My cousin, Angie Yadon of Bowling Green, turned 100 years old this year. Many years ago, she gave me the seeds of a green bean variety that she had been saving since the 1930s. I grew out the bean, a prolific, bush type called WPA (for the Works Progress Administration of the 1930s), and found it to be a fantastic garden variety.
With the help of Seed Savers Exchange, a grassroots organization of savers of heirloom seeds, I shipped Angie’s beans all over the country and even across the Atlantic to Europe. At last count, the seeds have gone to growers in 38 states and have even gone to college—they were sent to the Southern Legacy Seed Project at the University of Georgia.
Not bad for a bean variety that probably would be extinct by now if Angie hadn’t kept it for years before passing it along to me. Sadly, many of our old varieties of vegetables and flowers are going extinct because no one thought to save them and pass them along. Some of those probably deserved to go extinct because they were surpassed by far superior modern varieties. (Though who knows what we may want or need in the future? Observe, for example, all of the interest in heirloom tomatoes.) But many of the older varieties are still excellent additions to modern gardens and were often passed over only because they didn’t ship well, didn’t look like the magazine picture-perfect fruit or just got overlooked.
Happily, heirloom vegetables and flowers are being rediscovered as modern gardeners seek to recapture the flavors, sights and smells of the past. Gourmets have discovered the rainbow of flavors as well as colors of heirloom tomatoes. And if you want to recreate an authentic Victorian flower garden, you must have the seeds of the species and varieties that were available then.
Rules for Seed Saving
So that’s the why-to of seed saving. Here’s the how-to.
First, remember that to save seeds you need to seek open-pollinated varieties and avoid hybrids. Saving the seeds of a hybrid is usually an exercise in futility because hybrids are crosses between varieties—sometimes complicated crosses. The progeny seldom look or taste like the parents. And some hybrids are even sterile. The seed packet or catalog should tell you if the variety is a hybrid. If it doesn’t say hybrid, it should be open-pollinated, but you might want to call or email the company to confirm.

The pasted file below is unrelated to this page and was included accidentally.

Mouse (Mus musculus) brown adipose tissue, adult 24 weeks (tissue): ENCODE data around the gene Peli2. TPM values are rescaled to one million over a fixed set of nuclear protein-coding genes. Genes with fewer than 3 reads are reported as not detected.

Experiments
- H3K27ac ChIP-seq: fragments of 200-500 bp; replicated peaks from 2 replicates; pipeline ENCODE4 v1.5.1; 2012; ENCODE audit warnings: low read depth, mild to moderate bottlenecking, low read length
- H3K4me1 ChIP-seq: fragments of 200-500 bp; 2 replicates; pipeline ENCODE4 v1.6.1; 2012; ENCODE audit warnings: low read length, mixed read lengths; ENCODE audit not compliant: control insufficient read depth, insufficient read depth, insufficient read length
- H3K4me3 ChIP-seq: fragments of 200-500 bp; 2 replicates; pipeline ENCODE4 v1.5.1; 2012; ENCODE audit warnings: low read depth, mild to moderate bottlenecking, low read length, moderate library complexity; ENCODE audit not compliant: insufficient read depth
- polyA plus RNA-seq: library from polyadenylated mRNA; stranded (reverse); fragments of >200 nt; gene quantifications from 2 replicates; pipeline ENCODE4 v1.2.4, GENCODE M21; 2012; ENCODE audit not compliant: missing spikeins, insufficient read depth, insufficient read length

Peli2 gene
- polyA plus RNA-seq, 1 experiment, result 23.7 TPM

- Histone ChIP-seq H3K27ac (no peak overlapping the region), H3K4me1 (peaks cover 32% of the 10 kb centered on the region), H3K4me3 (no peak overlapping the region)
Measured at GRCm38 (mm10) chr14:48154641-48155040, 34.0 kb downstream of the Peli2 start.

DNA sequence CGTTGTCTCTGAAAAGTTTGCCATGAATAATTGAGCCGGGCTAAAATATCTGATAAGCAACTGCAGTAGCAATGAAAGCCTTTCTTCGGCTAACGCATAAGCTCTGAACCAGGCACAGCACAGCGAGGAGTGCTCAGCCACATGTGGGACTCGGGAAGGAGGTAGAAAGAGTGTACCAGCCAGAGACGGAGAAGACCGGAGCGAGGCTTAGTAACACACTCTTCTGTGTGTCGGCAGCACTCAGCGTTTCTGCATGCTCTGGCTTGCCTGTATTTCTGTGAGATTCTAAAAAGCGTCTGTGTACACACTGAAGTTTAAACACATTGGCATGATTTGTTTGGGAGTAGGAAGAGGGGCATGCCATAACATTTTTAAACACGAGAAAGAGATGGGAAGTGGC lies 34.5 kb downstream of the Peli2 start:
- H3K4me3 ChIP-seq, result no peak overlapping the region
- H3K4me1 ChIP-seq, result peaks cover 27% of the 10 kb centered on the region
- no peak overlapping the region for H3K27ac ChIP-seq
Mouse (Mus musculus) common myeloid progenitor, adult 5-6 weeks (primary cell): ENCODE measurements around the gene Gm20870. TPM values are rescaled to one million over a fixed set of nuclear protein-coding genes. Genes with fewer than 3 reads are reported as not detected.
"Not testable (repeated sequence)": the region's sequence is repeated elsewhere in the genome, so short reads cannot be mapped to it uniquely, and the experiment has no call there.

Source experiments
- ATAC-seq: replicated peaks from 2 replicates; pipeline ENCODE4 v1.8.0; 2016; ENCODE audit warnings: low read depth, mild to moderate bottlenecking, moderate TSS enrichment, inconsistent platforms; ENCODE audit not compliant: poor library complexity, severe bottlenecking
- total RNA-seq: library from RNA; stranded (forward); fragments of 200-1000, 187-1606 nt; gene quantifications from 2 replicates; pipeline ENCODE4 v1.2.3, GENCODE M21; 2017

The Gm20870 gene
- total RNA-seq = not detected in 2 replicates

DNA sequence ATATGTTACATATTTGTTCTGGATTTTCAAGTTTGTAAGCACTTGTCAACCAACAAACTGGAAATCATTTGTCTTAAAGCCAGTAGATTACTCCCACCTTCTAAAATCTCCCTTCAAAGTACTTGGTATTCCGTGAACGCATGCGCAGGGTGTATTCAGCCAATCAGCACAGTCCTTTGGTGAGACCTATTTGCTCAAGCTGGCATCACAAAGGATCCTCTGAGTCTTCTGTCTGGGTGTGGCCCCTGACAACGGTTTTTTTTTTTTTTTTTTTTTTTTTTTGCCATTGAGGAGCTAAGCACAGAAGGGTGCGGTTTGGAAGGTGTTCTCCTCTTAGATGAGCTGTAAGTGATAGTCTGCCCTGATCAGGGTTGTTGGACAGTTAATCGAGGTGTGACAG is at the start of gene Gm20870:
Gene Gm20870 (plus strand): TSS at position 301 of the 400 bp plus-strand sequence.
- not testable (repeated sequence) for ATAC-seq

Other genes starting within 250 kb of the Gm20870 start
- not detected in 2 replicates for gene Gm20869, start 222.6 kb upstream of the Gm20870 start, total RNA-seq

Second, if the variety is insect-pollinated (all vining crops and most flowers, for example), you should plant only one variety to avoid crossing. For example, if you plant the heirloom ‘Iroquois’ cantaloupe, you can’t plant another heirloom or hybrid cantaloupe nearby. The flavor won’t be affected, but the seeds for next year’s crop will be crossed and no longer pure. As an aside, squash that we plant in our garden is an exception. It comes in four species—pepo, mixta, moschata and maxima. You can plant one of each of those and they won’t cross with each other. Again, consult the catalog or seed packet to make sure of the species.
A further complication is that sometimes the varieties have to be separated by considerable distances. For example, to be sure your watermelon is not crossed with another variety, you want to know that no other watermelons are grown within a half-mile of yours because bees can pollinate your watermelons with the neighbor’s melons down the street.
Third, get some seed-saving experience before you attempt to save the seeds of biennials—flowers like foxglove, or vegetables like carrots, cabbage and broccoli. Biennials produce seeds in their second year of production and have to be held over winter—not easily done in this part of the country.
Beans, peas, tomatoes and peppers are among the easiest vegetable seeds to save because they rarely cross-pollinate. If you’re new to saving seeds, start with one of those first.
Collecting and Storing
Collecting seeds for storing requires patience, as you wait for the flowers or fruits to mature. Flowers should be shriveled and completely dry before you attempt to extract seeds. Fruits should be fully ripe, sometimes even to the point of being rotten or nearly so. If the seed coat is so hard you can’t dent it with a fingernail, chances are the seed is ripe enough for collecting. Also, do not collect seeds from fruits, flowers or plants that have shown signs of disease just in case the disease is seed-borne.
Collect and separate seeds on a dry day, preferably in mid-afternoon when the air is driest and warmest. Seeds from fruits and vegetables need to be separated from the gooey insides, washed thoroughly in a colander with holes small enough to contain the seeds, and left in the sun or on a sunny windowsill to dry. Tomato seeds will germinate better if allowed to ferment before storage. Scoop the seeds out of the tomato along with the gelatinous insides. Put them in a cup, add a little water and set in a warm place for a few days. The mixture may bubble a little and get moldy. Separate the seeds, wash thoroughly and dry on a paper towel.
Always mark the seeds you collect and the date collected. For storage, think cool and dry. An old but still-functioning refrigerator works well for seed storage. So does the freezer. The viability of seeds varies. Some will last in storage no more than a year or two; others up to 10 years or more. Ideally, try to plant seeds every two to three years to maintain a fresh supply.
Then share. The biodiversity of our garden heritage is every bit as important to save as our wilderness and wildlife, and our cultural and social history.